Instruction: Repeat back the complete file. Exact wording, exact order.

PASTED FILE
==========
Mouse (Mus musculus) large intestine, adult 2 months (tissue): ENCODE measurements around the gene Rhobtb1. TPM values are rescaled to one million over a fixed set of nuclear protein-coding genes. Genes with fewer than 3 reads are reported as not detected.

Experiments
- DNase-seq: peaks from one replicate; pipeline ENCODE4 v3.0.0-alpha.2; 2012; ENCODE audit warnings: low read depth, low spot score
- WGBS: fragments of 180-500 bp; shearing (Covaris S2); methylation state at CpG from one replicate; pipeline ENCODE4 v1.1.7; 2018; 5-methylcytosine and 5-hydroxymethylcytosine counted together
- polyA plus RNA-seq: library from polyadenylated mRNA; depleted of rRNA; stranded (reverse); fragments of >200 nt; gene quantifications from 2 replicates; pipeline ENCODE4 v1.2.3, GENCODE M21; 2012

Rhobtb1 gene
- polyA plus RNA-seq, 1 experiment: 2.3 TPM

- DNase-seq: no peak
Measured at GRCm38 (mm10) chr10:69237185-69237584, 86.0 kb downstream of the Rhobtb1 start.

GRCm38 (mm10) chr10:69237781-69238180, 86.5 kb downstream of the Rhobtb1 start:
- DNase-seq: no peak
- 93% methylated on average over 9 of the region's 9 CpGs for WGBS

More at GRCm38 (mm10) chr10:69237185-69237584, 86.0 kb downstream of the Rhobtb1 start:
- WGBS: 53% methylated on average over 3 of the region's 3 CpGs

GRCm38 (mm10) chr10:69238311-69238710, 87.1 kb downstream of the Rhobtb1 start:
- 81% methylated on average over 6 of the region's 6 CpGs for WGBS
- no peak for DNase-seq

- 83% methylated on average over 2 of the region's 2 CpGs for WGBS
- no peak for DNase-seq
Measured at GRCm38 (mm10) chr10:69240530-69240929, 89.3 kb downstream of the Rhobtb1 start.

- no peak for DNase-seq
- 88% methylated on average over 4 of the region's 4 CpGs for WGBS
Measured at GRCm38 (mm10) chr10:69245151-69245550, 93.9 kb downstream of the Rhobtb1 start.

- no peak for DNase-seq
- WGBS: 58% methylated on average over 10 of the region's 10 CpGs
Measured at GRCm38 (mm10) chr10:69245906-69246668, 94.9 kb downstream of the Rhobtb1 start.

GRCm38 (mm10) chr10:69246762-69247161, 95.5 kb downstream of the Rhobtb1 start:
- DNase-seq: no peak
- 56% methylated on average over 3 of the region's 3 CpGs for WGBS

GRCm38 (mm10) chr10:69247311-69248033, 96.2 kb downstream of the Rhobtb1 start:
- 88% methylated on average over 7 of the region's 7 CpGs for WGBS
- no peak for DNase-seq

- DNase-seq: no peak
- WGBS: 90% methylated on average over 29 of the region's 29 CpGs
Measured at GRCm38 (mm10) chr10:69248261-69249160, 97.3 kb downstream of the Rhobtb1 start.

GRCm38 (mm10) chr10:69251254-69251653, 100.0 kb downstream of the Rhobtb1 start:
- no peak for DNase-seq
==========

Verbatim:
Mouse (Mus musculus) large intestine, adult 2 months (tissue): ENCODE measurements around the gene Rhobtb1. TPM values are rescaled to one million over a fixed set of nuclear protein-coding genes. Genes with fewer than 3 reads are reported as not detected.

Experiments
- DNase-seq: peaks from one replicate; pipeline ENCODE4 v3.0.0-alpha.2; 2012; ENCODE audit warnings: low read depth, low spot score
- WGBS: fragments of 180-500 bp; shearing (Covaris S2); methylation state at CpG from one replicate; pipeline ENCODE4 v1.1.7; 2018; 5-methylcytosine and 5-hydroxymethylcytosine counted together
- polyA plus RNA-seq: library from polyadenylated mRNA; depleted of rRNA; stranded (reverse); fragments of >200 nt; gene quantifications from 2 replicates; pipeline ENCODE4 v1.2.3, GENCODE M21; 2012

Rhobtb1 gene
- polyA plus RNA-seq, 1 experiment: 2.3 TPM

- DNase-seq: no peak
Measured at GRCm38 (mm10) chr10:69237185-69237584, 86.0 kb downstream of the Rhobtb1 start.

GRCm38 (mm10) chr10:69237781-69238180, 86.5 kb downstream of the Rhobtb1 start:
- DNase-seq: no peak
- 93% methylated on average over 9 of the region's 9 CpGs for WGBS

More at GRCm38 (mm10) chr10:69237185-69237584, 86.0 kb downstream of the Rhobtb1 start:
- WGBS: 53% methylated on average over 3 of the region's 3 CpGs

GRCm38 (mm10) chr10:69238311-69238710, 87.1 kb downstream of the Rhobtb1 start:
- 81% methylated on average over 6 of the region's 6 CpGs for WGBS
- no peak for DNase-seq

- 83% methylated on average over 2 of the region's 2 CpGs for WGBS
- no peak for DNase-seq
Measured at GRCm38 (mm10) chr10:69240530-69240929, 89.3 kb downstream of the Rhobtb1 start.

- no peak for DNase-seq
- 88% methylated on average over 4 of the region's 4 CpGs for WGBS
Measured at GRCm38 (mm10) chr10:69245151-69245550, 93.9 kb downstream of the Rhobtb1 start.

- no peak for DNase-seq
- WGBS: 58% methylated on average over 10 of the region's 10 CpGs
Measured at GRCm38 (mm10) chr10:69245906-69246668, 94.9 kb downstream of the Rhobtb1 start.

GRCm38 (mm10) chr10:69246762-69247161, 95.5 kb downstream of the Rhobtb1 start:
- DNase-seq: no peak
- 56% methylated on average over 3 of the region's 3 CpGs for WGBS

GRCm38 (mm10) chr10:69247311-69248033, 96.2 kb downstream of the Rhobtb1 start:
- 88% methylated on average over 7 of the region's 7 CpGs for WGBS
- no peak for DNase-seq

- DNase-seq: no peak
- WGBS: 90% methylated on average over 29 of the region's 29 CpGs
Measured at GRCm38 (mm10) chr10:69248261-69249160, 97.3 kb downstream of the Rhobtb1 start.

GRCm38 (mm10) chr10:69251254-69251653, 100.0 kb downstream of the Rhobtb1 start:
- no peak for DNase-seq